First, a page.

Noting continuity issues is a big part of a copy editor’s job. Not just timeline continuity, making sure the author stays true to the days of the week or any mention of time passing, but also continuity within one scene.
For example, if a character enters a room and stands talking to another character, then several pages later, the author writes, “He stood…” readers will stumble if they didn’t know when he’d sat down. The last time they “saw” him, he was standing. Readers might even shuffle back through pages to see where they made a mistake and missed the author’s reference to him sitting down. I know I’ve done that, as a reader. I want to keep an accurate picture of the tale unfolding in my head.
Does this mean an author has to describe every action in a scene? No.
There are ways to skip ahead through actions so that readers will still be able to visualize what went on. For example, if the author writes that “Jane went out to her car,” she doesn’t need to then tell the reader Jane puts the key in the ignition, puts the car in Drive, steps on the accelerator pedal, signals her turn out of the driveway, and drives off down the road. She can skip those steps with a quick time lapse reference, such as “Once on the road, Jane looked in the rearview to see if she was being followed.” That simple “once on the road” covers all the other steps in between.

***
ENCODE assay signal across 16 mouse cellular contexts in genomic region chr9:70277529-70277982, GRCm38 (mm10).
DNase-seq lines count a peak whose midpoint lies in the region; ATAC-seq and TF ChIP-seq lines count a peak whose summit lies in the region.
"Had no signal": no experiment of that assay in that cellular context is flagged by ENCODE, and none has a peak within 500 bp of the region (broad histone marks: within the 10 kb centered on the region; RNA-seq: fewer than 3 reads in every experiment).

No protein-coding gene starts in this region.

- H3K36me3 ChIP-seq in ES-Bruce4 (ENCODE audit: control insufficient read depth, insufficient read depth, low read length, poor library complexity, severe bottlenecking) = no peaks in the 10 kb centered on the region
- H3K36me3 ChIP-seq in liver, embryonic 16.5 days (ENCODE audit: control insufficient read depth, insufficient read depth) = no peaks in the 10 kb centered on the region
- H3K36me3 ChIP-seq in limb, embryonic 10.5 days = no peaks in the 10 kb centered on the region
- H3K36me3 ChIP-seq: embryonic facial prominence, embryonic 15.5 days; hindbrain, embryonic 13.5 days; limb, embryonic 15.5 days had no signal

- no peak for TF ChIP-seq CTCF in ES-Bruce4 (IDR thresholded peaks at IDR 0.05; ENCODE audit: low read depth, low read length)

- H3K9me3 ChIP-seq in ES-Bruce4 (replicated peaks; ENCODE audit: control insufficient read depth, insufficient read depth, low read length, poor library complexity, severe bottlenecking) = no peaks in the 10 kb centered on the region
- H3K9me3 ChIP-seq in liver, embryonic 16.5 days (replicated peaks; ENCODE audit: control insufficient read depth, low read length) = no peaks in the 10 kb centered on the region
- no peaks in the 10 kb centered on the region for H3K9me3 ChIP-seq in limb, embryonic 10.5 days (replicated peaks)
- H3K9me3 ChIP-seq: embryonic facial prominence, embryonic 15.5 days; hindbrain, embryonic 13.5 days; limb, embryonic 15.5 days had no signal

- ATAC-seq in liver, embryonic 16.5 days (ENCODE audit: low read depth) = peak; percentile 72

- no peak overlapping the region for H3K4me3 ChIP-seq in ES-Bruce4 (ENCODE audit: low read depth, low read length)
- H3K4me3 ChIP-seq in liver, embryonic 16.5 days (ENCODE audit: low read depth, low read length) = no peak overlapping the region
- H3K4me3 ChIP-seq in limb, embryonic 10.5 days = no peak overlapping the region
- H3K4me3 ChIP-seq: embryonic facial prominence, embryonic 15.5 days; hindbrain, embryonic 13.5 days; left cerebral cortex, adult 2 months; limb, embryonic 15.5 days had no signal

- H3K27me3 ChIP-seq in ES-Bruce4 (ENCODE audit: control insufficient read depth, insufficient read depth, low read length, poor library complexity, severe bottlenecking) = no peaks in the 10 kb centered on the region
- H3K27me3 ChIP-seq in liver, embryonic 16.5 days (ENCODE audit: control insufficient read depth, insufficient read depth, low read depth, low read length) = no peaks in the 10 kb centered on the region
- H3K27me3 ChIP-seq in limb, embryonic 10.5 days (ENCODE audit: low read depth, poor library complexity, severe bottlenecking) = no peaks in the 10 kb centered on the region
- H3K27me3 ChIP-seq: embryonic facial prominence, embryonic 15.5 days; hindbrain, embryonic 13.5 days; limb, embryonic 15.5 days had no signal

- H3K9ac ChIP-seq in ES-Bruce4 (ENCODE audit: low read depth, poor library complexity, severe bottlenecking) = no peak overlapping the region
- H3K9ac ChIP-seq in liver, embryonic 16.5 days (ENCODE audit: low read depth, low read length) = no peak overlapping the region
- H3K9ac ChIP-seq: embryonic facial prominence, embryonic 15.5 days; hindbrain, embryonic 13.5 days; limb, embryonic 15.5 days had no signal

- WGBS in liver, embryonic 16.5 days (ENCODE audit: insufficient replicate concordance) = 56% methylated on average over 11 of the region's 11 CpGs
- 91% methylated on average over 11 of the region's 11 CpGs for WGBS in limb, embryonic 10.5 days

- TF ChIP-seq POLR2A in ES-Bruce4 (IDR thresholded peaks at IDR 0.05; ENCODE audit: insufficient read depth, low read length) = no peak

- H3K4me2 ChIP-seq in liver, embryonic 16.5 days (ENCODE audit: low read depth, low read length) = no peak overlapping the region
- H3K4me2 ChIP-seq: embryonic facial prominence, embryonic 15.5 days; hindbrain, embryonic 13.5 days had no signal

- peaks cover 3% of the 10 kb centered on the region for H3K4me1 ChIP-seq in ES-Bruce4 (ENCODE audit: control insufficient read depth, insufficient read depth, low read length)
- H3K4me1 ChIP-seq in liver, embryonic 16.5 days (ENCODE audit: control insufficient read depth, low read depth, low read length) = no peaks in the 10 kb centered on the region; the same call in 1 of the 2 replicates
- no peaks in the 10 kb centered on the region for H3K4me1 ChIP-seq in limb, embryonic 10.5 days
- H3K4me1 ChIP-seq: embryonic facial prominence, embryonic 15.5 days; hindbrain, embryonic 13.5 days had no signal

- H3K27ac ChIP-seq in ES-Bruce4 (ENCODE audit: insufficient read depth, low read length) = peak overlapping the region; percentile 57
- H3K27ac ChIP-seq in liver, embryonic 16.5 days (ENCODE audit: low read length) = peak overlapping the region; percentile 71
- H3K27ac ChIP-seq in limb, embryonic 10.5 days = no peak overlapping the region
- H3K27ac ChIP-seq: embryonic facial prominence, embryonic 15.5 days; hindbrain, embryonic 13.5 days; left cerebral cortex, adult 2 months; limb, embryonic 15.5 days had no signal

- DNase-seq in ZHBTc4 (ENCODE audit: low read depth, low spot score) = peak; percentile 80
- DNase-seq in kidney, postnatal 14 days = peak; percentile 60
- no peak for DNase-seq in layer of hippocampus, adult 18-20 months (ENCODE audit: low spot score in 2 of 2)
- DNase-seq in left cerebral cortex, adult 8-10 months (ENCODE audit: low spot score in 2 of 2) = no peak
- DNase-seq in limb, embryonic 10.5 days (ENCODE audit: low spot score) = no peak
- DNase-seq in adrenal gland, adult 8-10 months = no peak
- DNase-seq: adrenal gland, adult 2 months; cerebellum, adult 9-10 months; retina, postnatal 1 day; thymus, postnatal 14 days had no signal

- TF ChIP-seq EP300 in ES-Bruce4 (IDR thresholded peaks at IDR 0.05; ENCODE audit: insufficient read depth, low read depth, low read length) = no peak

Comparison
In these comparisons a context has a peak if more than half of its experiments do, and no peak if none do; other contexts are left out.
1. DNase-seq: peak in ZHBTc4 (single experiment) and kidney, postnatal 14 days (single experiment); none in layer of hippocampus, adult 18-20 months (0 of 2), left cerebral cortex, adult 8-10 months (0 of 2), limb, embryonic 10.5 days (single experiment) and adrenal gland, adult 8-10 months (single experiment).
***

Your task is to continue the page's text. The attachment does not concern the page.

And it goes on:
That said, knowing what to include and what to leave out can be tricky. I know some authors might think it is nitpicking to point out the need to tell the reader when something simple happened, especially if it’s in a series of everyday actions; but your goal has to be to keep the readers from stumbling and rewinding their images.
If Jane is running out the door, for example, and later in the scene you mention her hugging her coat tight…readers might have to rewind their image to include Jane grabbing her coat before she ran out the door. They might have envisioned her racing so quickly, she forgot about a coat.
So, that has to be your goal: to keep the reader from doing the mental rewind as she realizes, oh, Jane had her coat, or Jane was sitting, or Jane made dinner after pulling those steaks out of the fridge and before everyone sat down, fork in hand, at the table…
Think of the reader’s immersion in your story as a film playing in their heads, and every time you cut away to a new action, you need to make sure they envisioned the right activities in between and weren’t left guessing when such-and-such took place.